Computer underground Digest Wed Mar 16, 1995 Volume 7 : Issue 20 ISSN 1004-042X Editors: J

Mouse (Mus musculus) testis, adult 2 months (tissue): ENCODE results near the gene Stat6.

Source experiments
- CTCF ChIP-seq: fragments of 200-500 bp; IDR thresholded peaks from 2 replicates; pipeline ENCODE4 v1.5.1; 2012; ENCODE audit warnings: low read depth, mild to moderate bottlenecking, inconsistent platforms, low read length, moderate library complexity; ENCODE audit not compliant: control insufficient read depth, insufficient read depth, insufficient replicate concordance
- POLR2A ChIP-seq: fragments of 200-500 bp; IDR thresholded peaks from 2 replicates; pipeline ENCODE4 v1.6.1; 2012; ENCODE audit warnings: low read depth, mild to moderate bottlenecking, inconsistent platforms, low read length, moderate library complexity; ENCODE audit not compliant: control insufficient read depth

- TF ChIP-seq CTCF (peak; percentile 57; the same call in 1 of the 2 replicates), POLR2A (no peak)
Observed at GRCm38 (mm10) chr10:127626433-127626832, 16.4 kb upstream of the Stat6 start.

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Computer underground Digest Wed Mar 16, 1995 Volume 7 : Issue 20 ISSN 1004-042X Editors: Jim Thomas and Gordon Meyer (TK0JUT2@NIU.BITNET) Archivist: Brendan Kehoe Semi-retiring Shadow Archivist: Stanton McCandlish Correspondent Extra-ordinaire: David Smith Shadow-Archivists: Dan Carosone / Paul Southworth Ralph Sims / Jyrki Kuoppala Ian Dickinson Monster Editor: Loch Nesshrdlu CONTENTS, #7.21 (Wed, Mar 16, 1995) File 1--CuD Listserv at UIUC having some problems File 2--Seizure of italian BBS - UPDATE File 3--(fwd) U. of Pittsburgh Netnews Policy (fwd) File 4--S. 314, Realism, Unanswered Questions File 5--Dutch Hacker Arrested File 6--(fwd) Eyewitness account of 2/21 San Jose hearing, by C. Kaun File 7--Cu Digest Header Info (unchanged since 26 Feb, 1995) CuD ADMINISTRATIVE, EDITORIAL, AND SUBSCRIPTION INFORMATION APPEARS IN THE CONCLUDING FILE AT THE END OF EACH ISSUE. ---------------------------------------------------------------------- Date: Fri, 10 Mar 1995 15:24:43 (CST) From: CuD Moderators Subject: File 1--CuD Listserv at UIUC having some problems The UIUC Listserv is having some problems. People subscribing to CuD with standard internet addresses should be relatively unaffected. Those with BITNET addresses will likely not receive CuD this (or next) issue. Sorry for the inconvenience....... Jim and Gordon ------------------------------ Date: Wed, 15 Mar 1995 11:07:11 +0000 (CUT) From: Luc Pac Subject: File 2--Seizure of italian BBS - UPDATE Press Release 13 March 1995 BITS Against the Empire BBS, a node of the Italian Cybernet computer network), remains shut down due to police investigations. According to the authorities, the bulletin board's activities in pursuit of free communication and counter-information represent a danger to the democratic order. Ten days after police raids on the homes of a dozen activists, all hard copy materials, along with one of the computers seized, have been returned. The authorities remain in possession of the bulletin board computer itself, however, as well as all the floppy disks appropriated, in order that they might pursue a 'deeper analysis' of such electronic material. Clearly no-one has explained to them that hard disks and diskettes can be copied in a matter of minutes. Meanwhile, those facing prosecution, as well as the hundreds of users of the BITS Against the Empire BBS, must continue to wait as the police force's computer experts work to uncover not only the DOS 'copy' command, but also that very dangerous information - from publicly available electronic journals, articles and academic essays on the social use of new technology, to publicly accessible electronic discussion groups - which has inspired the charge of subversive association with terrorist intent (associazione eversiva con finalita' di terrorismo - art. 270 bis of the Italian penal code). BITS Against the Empire Labs Underground Research & Documentation Italy CyberNet 65:1400/1 (currently down) ECN 45:1917/2 Fidonet 2:333/412 (currently down) Internet lpaccagn@risc1.gelso.unitn.it ------------------------------ Date: Mon, 6 Mar 1995 01:27:49 -0600 (CST) From: David Smith Subject: File 3--(fwd) U. of Pittsburgh Netnews Policy (fwd) ---------- Forwarded message ---------- PITT ADOPTS NEW COMPUTER ACCESS POLICY PITTSBURGH, March 2 -- The University of Pittsburgh will establish a standing committee to help determine which of the more than 10,000 USENET news groups on the Internet will be carried on the University's computer network. This is one aspect of a new policy, approved by the University's senior administration, that was developed by the ad hoc committee formed to review the use of University computer resources to access, display, post or print materials that may have obscene or sexually explicit content. The policy addresses the need to provide appropriate protection for First Amendment rights, while, at the same time, adhering to federal and state statutes governing obscenity and sexually explicit material. The new standing committee, which will have faculty, staff and student members, will be charged with developing guidelines for use by the University's Computing and Information Services staff when making decisions about adding, deleting or retaining news groups. The guidelines will be content-neutral, except with respect to obscenity, or other speech not protected by the First Amendment. The committee will also formulate guidelines for separating the news groups into two categories: 1) those with content, as defined by state or federal law, that is likely to be obscene or sexually explicit and harmful to minors, and 2) those without such content. All authorized users under the age of 18 would be granted access only to the second group. The new policy also calls for the suspension of computing privileges as well as the possible imposition of additional sanctions upon anyone who is found to have employed University computer resources to use obscene or sexually explicit material in a way that violates University policies and guidelines. At the ad hoc committee's suggestion, the University will review its existing policies regarding "Computer Access and Use," "Sexual Harrassment," and "Computing Ethics and Guidelines" to make sure that they adequately deal with issues such as the display of obscene or sexually explicit materials on computer screens. # # # AD HOC COMMITTEE PROPOSAL Accepted as University Policy by Executive Staff January, 1995 For use until formally issued as a University policy. Our group has been charged with recommending a policy to ECAC regarding the use of University computer resources to access, display, post, and print materials which have possibly obscene and/or sexually explicit content. There exist both Federal and Pennsylvania statutes which govern obscene and/or sexually explicit material. Pitt is a state-related University, and, as such, must support and protect First Amendment rights. 1. We suggest that University of Pittsburgh Policies 10-02-05 (Computer Access and Use) and 07-06-04 (Sexual Harassment Policy), and CIS' "Computing Ethics and Guidelines," be reviewed by the University to make sure that they adequately deal with issues such as the display of obscene and/or sexually explicit materials on computer screens. 2. There are approximately 10,000 USENET news groups on the Internet, the vast majority of which do not deal with obscene and/or sexually explicit material. CIS resource limitations prevent us from carrying all of those groups, even if we would want to do so. While the topics discussed by a group are generally assumed to be well described by the group's name and statements about its purpose, a group is the electronic analogue of a large bulletin board with open access. Anyone may post anything he/she wishes on the board; thus obscene and/or sexually explicit material may well exist in news groups with innocuous titles. It is impossible to review the content of all groups Pitt carries, even if we wished to do so. We propose that the University form a standing committee, with faculty, staff, student, and Office of General Counsel representation, which will draft, review, and update guidelines, on the basis of which a CIS staff member will add, delete, and retain news groups on the CIS system. Except with respect to obscenity, or other speech not protected by the First Amendment, the guidelines will be content-neutral. CIS currently has a process for selecting news groups; our proposal broadens the group involved in setting the policies to be followed and enhances legal safeguards to the policy-making process. 3. We recommend that the standing committee mentioned in the paragraph above formulate guidelines, on the basis of which CIS will segregate news groups into two categories: (1) those with content which is likely to be obscene or sexually explicit and harmful to minors, as defined by Federal and State law, and (2) those without. Matriculated students, faculty, and staff, age 18 and older, would automatically be granted access to all news groups being carried. All those under age 18 would normally be granted access to only the second news group. We recommend the establishment of a process and a set of guidelines by which those persons could apply for access to the other set of news groups under appropriate circumstances. 4. Computing privileges may be suspended or other sanctions imposed upon anyone found to have used University resources to display, print, or circulate obscene material, where "obscene" is defined by Federal and State law; anyone who circulates, to persons under the age of 18, sexually explicit materials which are defined by law as being harmful to minors; and anyone found to have used University resources to use obscene and/or sexually explicit material in a way which violates University policies and guidelines. The standing committee mentioned above will make recommendations to CIS for suspension of computing privileges or other sanctions in each case involving faculty or staff members. In cases involving students, the existing Student Judiciary Board will have jurisdiction. In addition, as noted in the August 1993 "Computing Ethics and Guidelines," "... failure to adhere to these guidelines can result in the suspension of computing privileges and prosecution under Federal and State law, where applicable." The University will fully cooperate with all such prosecutions. ------------------------------ From: timk@WORLD.STD.COM(Tim King) Subject: File 4--S. 314, Realism, Unanswered Questions Date: Fri, 10 Mar 1995 13:19:13 -0500 (EST) Brad Hicks wrote: > If you want it to be legal for people to use [the Internet for > transmitting hard-core pornographic material in a manner which > would be illegal over a phone line under the existing law]... > well, then say so! To which Rhys Weatherley replied: > Very few free speech supporters, myself included, want that > kind of crap distributed on the Internet or anywhere... Um... Er... This does seem to be the point. The question is not whether anyone _wants_ it to happen. I'm sure that no one _wants_ it to happen. The question is whether or not "you want it to be legal." But, it appears, Brad thinks that the objections to S. 314 have been blown way out of proportion in an attempt to dodge the real issue. Now, far be it from me to assume to know Brad's thoughts and motives. Nevertheless, if I am correct in this interpretation, his assessment would seem to me to be a plausable one. There are several points that I have not yet seen addressed, but which appear to be intimately applicable to the debate. The first is that the current law seems to already apply to any service provider that makes obscene material avaiable over telephone lines. What differentiates any Internet provider or BBS operator from anyone else who "makes (directly or by recording device) any obscene [telephone] communication for commercial purposes to any person?" Now we can discuss whether or not the current law is appropriate for modern computer-based communication, but it still seems that Sen. Exon's bill would have negligible effect on many service providers. Secondly, how does the current law apply to pay-services, like singles lines, that provide PRIVATE messaging facilities? I've never actually used such a service, but my understanding is that they allow users to leave voice messages for other users. Now, when one user leaves an obscene message for another user, is the service provider deemed responsible? Or does someone really listen to every message left by every user before forwarding it to its destination voice mailbox? However the law applies, we can still discuss whether or not it is appropriate. But it seems to me that any requirements that can reasonably be made relating to private voice-mail messages can reasonably pertain to private email as well. Furthermore, the current law gives seemingly special protection to "common carriers." It is my understanding, however, that network operators, Internet providers, and BBS operators do not fall into this category. If so, isn't this point of more paramount concern? In other words, if this bill is going to be considered by congress, shouldn't it at least include provisions to restrict the liability of telecommunications services for data that they did not publish? I would be most grateful if someone could enlighten me with informed answers to these questions. ------------------------------ Date: Tue, 14 Mar 1995 18:25:21 EST From: "Rob Slade, Social Convener to the Net" VIRETHIC Viral Morality: A Call for Discussion "Computer ethics" has been an ongoing study in the technical world. On the one hand is the study of the ethical, moral, or proper use of computers. On the other, is the study of computer crime and vandalism. Lately, I have noted a rather desperate interest in courses or training in computer ethics, as well as an increase in the frequency and depth of discussions regarding the ethics of virus writing. I would like to address this latter topic, specifically. One problem with current discussions and literature regarding the ethics of virus writing and distribution is the lack of dialogue between two opposing camps. This paper is not intended to present any final answer, nor to add to the literature in the field, but to open the field for comment. My purpose in writing this is to provide an initial overview and to elicit feedback from any and all concerned with the topic. For those of traditional moral stance, the current situation is discouraging. Peter Denning's "Computers Under Attack" (cf. BKDENING.RVW) has a very thorough survey of the field, but it provides little in the way of answers or hope. Deborah Johnson's work "Computer Ethics" (cf. BKCMPETH.RVW) is pre-eminent in the field, but serves only to clarify the problem. Sarah Gordon's interviews with computer students show responses typical of almost all such studies. The base attitude appears to be, "If I find it interesting, and I can do it, why do you say I shouldn't?" The proponents of security-breaking activities often question the traditional ethical position by asking, "Where's the harm?" This query is directly relevant to discussions of the morality of virus writing. I should begin by defining two generally opposed groups in this area. First is the "antivirus", or "AV", research community. Many, though not all, of the members of this group would be involved in producing antiviral software. All would study viral programs with a view to eliminating viral programs in the normal computing environment. They take a rather paranoid, and almost obsessive, position with regard to the sharing and distribution of viral code. (They would rejoin this last by pointing out that it isn't paranoia if someone is *really* out to get you.) The AV community is not really opposed to the writing of viral programs. It is seen as a trivial, and therefore pointless, exercise; but not necessarily evil, in itself. The communication of viral program code is also a normal professional and academic activity, as long as it is limited, done for a stated purpose, and the recipients are known. It is the unregulated exchange of virus code and source, providing open access to anyone with a computer and a modem, that is upsetting. The opposing group is therefore described as the virus exchange community, or "vx" for short. (This designation was first used by Sarah Gordon.) For the purposes of this paper, therefore, references to "virus writing", "virus exchange" or "vx" will mean the uncontrolled or unregulated exchange or provision of access to virus source and object code. (This does not necessarily mean deliberate distribution of infected programs by such means as infecting a legitimate program and then posting it, without warning, to a bulletin board system. "Trojanizing" of normal software or malicious invasion of systems is certainly happening in some areas, but it is not needed in the current computing situation. While there is debate over the relative contribution of "natural spread" and virus exchange to the current virus problem, it is known that code made available only as openly published material does eventually infect machines in the normal computing environment. The term vx does not, therefore, require any imputation of sinister motives or hidden activity for the purposes of this discussion.) There are some grey areas between these two poles. Some people have both written antiviral software *and* contributed to viral spread. Given, however, that one could expect a continuum of opinion, those in the middle are remarkably few. Either you are for virus exchange, or against it. One other, separate, group should be noted. Viral programs are often cited as an example of "artificial life", and the research community in that field, both professional and amateur, have a legitimate interest in viral programming. Work in the a-life field, however, does not justify unregulated code and source exchange. For one thing, current viral programs "in the wild" (those which are to be found in normal home and business computers, as opposed to those which exist only in a research or laboratory environment) have only the most tenuous claim to artificial life. Common viral programs are simplistic snippets of code without anything like the complexity of the simplest known natural life forms. In addition, those who really do work in the artificial life area will be well aware that it does carry possible dangers, and that research should be subject to controls similar to those imposed on biological and genetic study. The most common argument for virus-writing tends to boil down to, "You can't stop me." Many promote virus writing on the grounds of freedom of speech, a rather curious position in light of the incoherence of the arguments. (The most vocal of these tend to be Americans, who frequently cite "First Amendment Rights". This refers to the first amendment to the U.S. Constitution, which Americans tend to see as some universal law, rather than an arbitrary political document, however desirable.) Rights, though, carry with them a weight of responsibility. As is often quoted, your "right" to swing your fist ceases at the end of my nose. You have a "right" to free speech--so long as you are responsible and do not perpetrate fraud. You have a "right" to study whatever you like--so long as you are responsible enough not to carry out experiments in poison with human subjects. No PC is an island--at least, not where viral programs are concerned. Therefore, your "right" to study, write and distribute viral programs carries the responsibility to ensure that your creations do not--ever--run on machines where they are not authorized. One of the most confusing aspects of the "exchange/no exchange" debate is the concept of the "good" virus. There is nothing inherently evil in the concept of reproduction. (Dangerous, yes.) In fact, the very earliest experiment with self-reproducing programs was the Xerox Worm of Shoch and Hupp. This was designed to spawn "segments" of the central program on other machines in the network, thus bringing the power of many processors to bear on a single problem. Thus, in theory, viral programming could represent the same level of advanced technology in software that parallel processing represents in hardware. That's the theory. And it is promoted by no less eminent a researcher than Dr. Fred Cohen, who did seminal work on the security-breaking class of viral programs in a thesis, in 1984, and dissertation, in 1986. Unfortunately, the theory founders on some rather hard facts. There are three questions to ask of a new, inherently dangerous, technology. Has it a useful application? Can it fulfil that application better than current technologies? And, can the danger, either inherently, or effectively, be controlled? To date, no one has answered those three questions. While a variety of uses have been proposed for viral programs, there are none which are not effectively being done by other means. No viral programs have, indeed, been seen to be as effective as normal systems. Operating system upgrades could not guarantee universal coverage. Network management tasks could not promise reliable feedback. Automated utilities would confuse novice level users, who never run utilities anyway. The most useful function is still that proposed by Shoch and Hupp--and their programs were not, strictly speaking, viral. (Vesselin Bontchev's examination of this question is the most detailed to date, and is required reading for all who want to join the debate. His proposals, while demonstrating good ideas for safety and control, are still primarily an advanced automated distribution system. The necessity for viral functions in this regard is still unproven.) Those in the vx camp will point to two current viral programs which, they say, do have useful functions. One of these programs produces compressed executable files, thus saving disk space, while the other performs encryption on files. However, both of these functions are provided by other programs--from which, indeed, code was stolen for those two "good" virals. Neither of the viral programs are as easy to use or control as the original programs, and both have bugs which must place them firmly in the malware grouping, for nuisance value, if nothing else. Currently, therefore, the utility of viral programs is very much unproven. This would, though, mean only that they are neutral, were it not for the lack of any demonstrable control. Methods of control have been discussed primarily by Fred Cohen, but even he remains unconvincing. The mechanisms generally are limited to environmental checks which can either fail, or be easily cut out of the program. Some have proposed "hunter" virals, to go after programs which "turn rogue", but a program which is corrupted will behave in unpredictable ways and a hunter program would likely consume a lot of resources, fail, or (most likely) both. (Cohen frequently cites viral "programs which have been running since 1986 with no ill effects" and speaks of a VCE (viral computing environment). There are two points to be noted here. One is that Cohen has not yet described his viral programs in anything like the detail he put into his earlier work, so there can be no independent assessment of his claims. The second point is that the very term, VCE, implies that a viral computing environment is substantially different, and should be kept separate, from the "normal" computing environment as it is currently known. A VCE may very well be a powerful entity, but it is still an unknown and unproven concept.) Computer viral programs have an inherent danger: that of reproduction and spread. If you study explosives, and pass along that knowledge, you also have to pass along the materials before there is any risk of a blast. Even then, the materials do not multiply themselves: when exhausted, another supply must be found. The same is *not* true of viral programs. These entities are *designed* to reproduce. And, unlike the study of dangerous animals, or even germ warfare, viral programs are built to reproduce, multiply and spread without the aid of a skilled, or even aware, operator. If you are careless with a deadly animal or weapon, it is still only a single danger in a localized area. If you are careless with a computer virus, it can spread world-wide. We do not use computers because they are smart. Computers *aren't* smart. Sometimes we use them because they can do calculations very quickly, but even this is only a special case of the real value of computers. Computers always do the same thing in the same way. They are repeatable. They are, in this manner, reliable. Even a computer error can be useful to us--so long as it always happens the same way. Consider, then, the computer virus. In order to reproduce without the informed assistance of the user, the virus must be, in the computer sense, transparent. It must operate without alerting the operator, or interfering with the operator's interaction with the computer. If the virus even posts a notice ("Hi! I am infecting object X!"), it has a nuisance value and is, therefore, not good. (Vesselin Bontchev notes that even such a notice, by possibly delaying a process, may have grave consequences far beyond annoyance.) If, however, the virus does *not* notify the operator, then the operator is not aware of some additional code in the machine. This extra code will have an unknown, and inherently unknowable, effect on the computer. The operations of the computer are, therefore, no longer repeatable. This is a Bad Thing (TM). Some will protest that I have overblown the danger of both the notification messages and the possibility of conflicts. The point that I am trying to make is that you cannot predict the harm which may arise from interference either with the operator or the programs. Software is digital, and is subject to catastrophic collapse without prior warning. For those without a background in computer risk assessment, an excellent overview for the non-professional is found in Lauren Wiener's "Digital Woes" (cf. BKDGTLWO.RVW). An intriguing compilation of the types of things that can go wrong is to be found in Peter Neumann's "Computer Related Risks" (cf. BKCMRLRS.RVW). At the very least, as Sarah Gordon points out, the virus is an autonomous agent, making decisions and carrying out activities according to it's own internal constructs and the intention of its programmer. This is very likely not in correspondence with your own intention, and is therefore an invasion of privacy. A number of virus writers will object that their creations simply are not harmful. Not only is it impossible to guarantee that your virus will not conflict with existing systems, you also cannot guarantee that a given system will not conflict with your virus. Almost all file infecting viral programs will interfere with applications which have an internal integrity checksum or a non-standard loader, and will cause those applications to fail. (An example of this is that Windows programs infected with DOS viral programs always fail to load.) The "Ohio" virus (a prior version of Den Zuk) was not intended to carry any destructive payload, but an unusual interaction with a certain network operating system caused fatal disk corruption. Since both Ohio and Den Zuk are examples of the often proposed "virus hunter virus", it should be clear that the concept of using a viral program to hunt down and disinfect other viral programs is not a good one. Historically, and statistically, virus exchange people have been careless and incompetent programmers. Remember that we are talking vx, here, and those viral programs which have been released into the wild. There may be, carefully hidden in the desk of a virus writer, the "perfect" and harmless virus. If so, we haven't seen it yet. The majority have obvious bugs, sloppy coding and derivative programming. Less than one percent are interesting for *any* reason; only a handful have unique styles of algorithms. And even these last have programming pathologies. There are two other reasons often given to justify virus exchange. The first is generally described as experimentation and education. The second is described as antiviral research, or, more commonly, assessment of antiviral programs. These arguments *do* have some validity, and should be examined. Ultimately, though, the reality fails to support the claim. The call for experimentation is somewhat tied to the argument for a "good" virus. Current viral technology may be crude and ridiculous, but how can it be improved if there isn't any work or sharing of results? Quite true. The vx community, however, have obviously not read or noted any programming journals or texts. Discussions of programming and algorithms are supported by well-annotated code fragments. You don't present a whole program to discuss a specific function any more than you send an entire car with a manual on auto repair. You certainly don't use encoded or "DEBUG script" object code: that has no explanatory value at all. And I have yet to see, in the vx materials, any discussion of legitimate and positive uses for viral technology, any discussion of control technology, or any discussion directed at ensuring that viral programs do not create conflicts. In regard to education, it is true that a study of viral programs is related to a knowledge of operating system internals, as well as assembly language programming. However, viral study *requires* such knowledge, rather than providing it. Giving someone a virus and expecting them to learn from it is akin to "teaching" a surgeon by handing him a scalpel and pointing at a patient. Even the vx "old guard" are beginning to realize this. Viral programs use normal computer functions. If you understand computers, a virus is trivial. If you don't, well ... As far as virus exchange tutorials go, well, let me put it this way. I am a teacher. Many of you will also know that I review technical books on a daily basis. Some are great, enough are good, many are bad and some are just plain awful. Only a few are worse, in terms of tutorial effectiveness, than vx "zines" (electronic periodicals). Recently, someone who makes his living pushing virus source code promoted a collection of viral programs by suggesting you could test antiviral programs with it. This, superficially, sounds like a good idea--if you don't know what *real* software testing is like. What do we know about the quality of this "zoo" (set of virus samples)? What do we know about the structure, organization, documentation and so forth? How many duplicates are there? Of course, we *do* want duplicates in some cases; we want every possible variation on polymorphs. (For Tremor, that works out to almost six billion files.) But then, this collection was on a CD-ROM. What a pity. The most successful viral programs are boot sector infectors, and you need to have real, infected disks to truly test for them. At a minimum, you'd want all seven "common" disk formats, in both system and non-system versions. That's fourteen disks--for *each* BSI. For all the length of this piece, it is still only an overview. And, for all it's length, it probably hasn't convinced anyone. Ethics education (it used to be called "values education"), in whatever form and however presented, has very little to show that it works. There are various theories and models of moral training, the most sophisticated probably being Lawrence Kohlberg's "Moral Development" schema. All, though, basically boil down to sitting around talking about ethical dilemmas. They may develop debating skills and rhetorical sophistry, but there is no evidence to suggest that any of these programs leads to any significant change in behaviour. While Kohlberg's model of moral development has the most detailed construction, its utility is questionable. His system is not so much one of values education as of values measurement. It is, therefore, a guideline for evaluating other ethical training methods rather than a means of instruction and change. Moral development is a six stage structure, assessing the type of reasoning which goes into ethical choices. The stages range from "fear of punishment" to "internal ethical principles". There is great difficulty, however, in determining the "stage" of a given individual. Most ethical discussions will be judged as having reasoning at all of stages three, four and five. This entire document, for example, could be dismissed as being level one reasoning since it mentions the possibility of the danger of virus distribution and could therefore be seen as a "fear of punishment" (negative consequences) on my part. On the other hand, most of Kohlberg's proponents dismiss level six, since even a psychopath could be said to be acting from internal principles. Kohlberg, himself, has stated that he does not know if anyone consistently acts from stage six reasoning. Probably the major reason for this is that modern society has no fundamental moral foundation. The most widely cited (and Johnson gives an excellent critique of it) is utilitarianism--"the greatest good for the greatest number". Leaving aside the difficulties of assessing such a measure, utilitarianism, along with all the other modern "humanistic" philosophies, has nothing to support itself. Why is "the greatest good for the greatest number" to be chosen over "what *I* want"? An alternative is deontology; ethical principles derived from the concept of duty. (Ironically, this philosophy, while arguably superior to utilitarianism, is limited to Kohlberg's stage four almost by definition.) Again, however, there is no underpinning to the concept of duty, itself. Ironically, the much maligned "Judeo-Christian Ethic" did have such a foundation for moral standards--God. The theistic universe may yet have the last laugh over the mechanical universe of B. F. Skinner's "Beyond Freedom and Dignity". Maybe Jesus *is* the answer--or there may be no answer. Bibliography Bontchev, "Are `Good' Viruses Still a Bad Idea?", Proceedings of the EICAR '94 Conference, pp.25-47, also ftp://ftp.informatik.uni-hamburg.de/pub/virus/texts/viruses/goodvir.zip Clarkson, "Windows Hothouse", 1994, 0-201-62669-1, U$34.95/C$44.95 - lots of artificial life fun with Visual C++ Cohen, "It's Alive!", 1994, 0-471-00860-5, U$39.95 - an intriguing, provoking and practical exploration of computer programs as "artificial life", but somewhat narrow Denning, ed., "Computers Under Attack", 1990, 0-201-53067-8 - collection of essays roughly related to security, also "the net" Ermann/Williams/Gutierrez, "Computers, ethics and society" - textbook for computer ethics course: not great Gordon, "Technologically Enabled Crime", 1994 Forester/Morrison, "Computer Ethics", 1994, 0-262-56073-9 - lots of great stories, but short on analytical depth Johnson, "Computer Ethics", 1994, 0-13-290339-3 - the basic work in the field, thorough coverage and good discussion starter Levy, "Artificial Life", 1992, 0-679-73489-8, U$13.00/C$17.00 - an interesting wander through fields studying artificial life but no strong points Neumann, "Computer-Related Risks", 1994, 0-201-55805-X, U$24.75 - exhaustive examples from the RISKS-FORUM Digest of potential technological perils Slade, "Robert Slade's Guide to Computer Viruses", 1994, 0-387-94311-0/3-540-94311-0, U$29.95 - chapter seven looks at the computer virus and society Thro, "Artificial Life Explorer's Kit", 1993, 0-672-30301-9, U$24.95/C$31.95 - good fun, but little analysis Wiener, "Digital Woes", 1993, 0-201-62609-8, U$22.95/C$29.95 - excellent introduction to the risks of software (A fuller bibliography on values education readings is available for those demonstrating a willingness to put some effort into it, since, frankly, it's a really disappointing field. Sarah Gordon's "Generic Virus Writer" paper has significant resources here.) copyright Robert M. Slade, 1995 Permission is granted to post this file, in full, on any system. ====================== DECUS Canada Communications, Desktop, Education and Security group newsletters Editor and/or reviewer ROBERTS@decus.ca, RSlade@sfu.ca, Rob Slade at 1:153/733 Author "Robert Slade's Guide to Computer Viruses" (US contact 1-800-SPRINGER) ------------------------------ Date: Thu, 9 Mar 95 12:52:26 MST From: Chris McDonald Subject: File 5-- Dutch Hacker Arrested --------------Original message---------------- UTRECHT, THE NETHERLANDS, 1995 MAR 6 (NB) -- A Dutch student has become the first person to be convicted of computer hacking in the Netherlands. Ronald Oosteveen, a 22 year old Utrecht computer science student, was handed down a six month suspended sentence by magistrates last week, and was fined around $3,200 Oosteveen was accused of breaking into university, corporate and government computers, following his arrested in March, 1993, just three weeks after new Dutch anti-hacking legislation came into force. Oosteveen was caught in the act of trying to hack into the computer lines of a technical university in Delft near The Hague. He is also thought to have been responsible for previous hacking attacks which occurred before the new legislation came into force. In court, prosecutors said that he was challenged by university staff monitoring the computers, and police traced Oosteveen back to his home. There, police found computer disks with evidence that he had gained unauthorized access into the computer systems of several companies and government offices in the Netherlands, Norway, and Iceland. Handing down its verdict, the court said computers were vital to a modern society and it was "essential that information networks not be violated." ------------------------------ Date: Sat, 25 Feb 1995 21:10:26 -0600 (CST) From: David Smith Subject: File 6--(fwd) Eyewitness account of 2/21 San Jose hearing, by C. Kaun ---------- Forwarded message ---------- [Reposted from misc.legal.computing] From--ckaun@deimos.ads.com (Carl Kaun) Subject--Religious Technology vs. Netcom-On-Line Date--22 Feb 1995 23:38:17 GMT Apologies if this turns out to be a duplicate post. It was supposed to go out yesterday, but I think there were problems. I attended the hearing described below. I did not take notes at the hearing, and not being a lawyer, do not fully understand the nature of the legal comments. Still, my recollections may have some benefit, and are provided in that event. Question marks indicate where I did not hear or cannot recall clearly what was said, or where I have a question. Perhaps someone with legal background can answer some of these. Where I am adding commentary should be clear from the use of the first person, or by other qualifications. Full rights to reproduce or reuse in any form are granted. ============ C-95-20091: Religious Technology vs. Netcom-on-Line, Judge Ronald Whyte presiding -- 2/21/95 hearing at Federal Court in San Jose (10:00-11:00) Plaintiffs: Attys McShane, Small, Korbin, others whose names I didn't catch (5 total). Defendants: Atty for Netcom and associate, Atty for Klemesrud (operator of BBoard), Dennis Erlich The purpose of the hearing was to show cause re. a preliminary injunction (same as temporary restraining order or 'TRO'?). Judge Whyte had initial concerns about whether the scope of the seizure order was exceeded. He asked what material (on a list provided by plaintiff, allegedly an inventory of materials taken in the seizure) was trade secret, and what was copyrighted. Plaintiffs could not identify which was what, and were given until Feb 24th to provide that identification. There was some discussion about sealing exhibits (presumably documents containing trade secrets), but no materials to be sealed were identified. Small made initial remarks, talking about the execution of the seizure order and items taken. He said that Netcom could "write a program to identify publications from sites (purportedly) publishing copyrighted materials, to enable a more in-depth review of these". Plaintiff did not seem to make many points with Judge Whyte. Erlich provided a statement to the court, and made additional comments to the effect that: (1) materials in his possession were obtained legally, being provided by various mechanisms including given or loaned by others (presumably obtained legally by them?), being purchased, or obtained as part of being a minister in the Church of Scientology. He called the judge's attention particularly to documents identified as being hardcopies in this regard. (2) no materials were identified to him as trade secrets. (3) postings to internet were made in form of commentary or satire (the word 'satire' was a significant element in comments during the early parts of the hearing), and were paragraphs or at most a couple of pages, and constituted fair use of the materials. (4) his use of the materials was not for monetary profit or gain (inferring that it was therefore beyond the scope of copyright law?). (5) (execution of?) the seizure order violated his 1st and 4th Amendment rights, making him the aggrieved party, on which basis he was entering suit (against the Church of Scientology and individuals involved in the seizure). (6) he was not permitted to monitor removal of materials, nor was he provided an inventory of items taken, except as a single unsigned page, and that because the materials were deleted, he has no way to verify what was claimed to have been seized (had in fact been in his possession?) (7) he had indicated his willingness to cease publication of and delete from his files any copyrighted or trade secret materials, and had requested plaintiff provide a means to identify/verify these, which plaintiff had not done. The Attorney for Klemesrud submitted a brief to the court, and in commment cited various precedent why Klemesrud should not be included in the suit; and indicated the impact of requiring Klemesrud to comply with what plaintiff wanted would be to shut down the B-board, thereby removing access to Internet for some 500 users. The Attorney for Netcom submitted a brief to the court, and in comment merely indicated Netcom's role as essentially a common carrier, with no control over content, and having no more liability than a bookseller would have. Somewhere along the line, attorneys for both Netcom and Klemesrud indicated they were filing motions for dismissal. Small tried to argue why they should not be dismissed with some sort of analogy about how a private toll booth operator should deny highway access to a particular car that had been described to the operator. I hope the judge thought it as ridiculous as I did. In subsequent comment, the attorney for Netcom made what I thought the neatest point of the day. He pointed out that plaintiff could not there in the court identify what was or was not copyrighted from a list of materials in his possession, yet plaintiff was asking Netcom to make that same determination nearly instantaneously on a very great volume of material. The only alternative to this would be to block access to individuals, for which there is absolutely no precedent. Late in the hearing, Small tried to make some point about how Erlich had initially cooperated with the seizure, but later on tried to block it "when he had called the press and guzzled some beer". You had to be there! Such inappropos slander attempts come across almost as CoS signature. He also tried to express outrage that Erlich had a scanner and was copying whole documents into his computer (even if it could be established what was being scanned, aren't backup copies of copyrighted materials allowed under various conditions?). Judge Whyte released Netcom and Klemesrud from the injunction/TRO "without prejudice" (??), and indicated he would replace the TRO against Erlich with a more carefully worded one. A further hearing with Erlich, etc. will occur on March 3rd. This might "take place by telephone, to alleviate travel costs" (aren't hearings like this supposed to be public, and doesn't a telephone conference preclude that?) ==== I was not impressed by any crispness in the arguments, e.g. to establish any standards or boundaries (perhaps it is too early for this). Indeed, I have seen clearer commmenting on the net. One thing kind of surprised me -- I would have thought the court would take possession of the purportedly copyrighted materials to insure there was no tampering with "the evidence", especially given CoS' reputation. This was not done, nor was there any suggestion made to do so. ------------------------------ Date: Sun, 26 Feb 1995 22:51:01 CDT From: CuD Moderators Subject: File 7--Cu Digest Header Info (unchanged since 26 Feb, 1995) Cu-Digest is a weekly electronic journal/newsletter. Subscriptions are available at no cost electronically. 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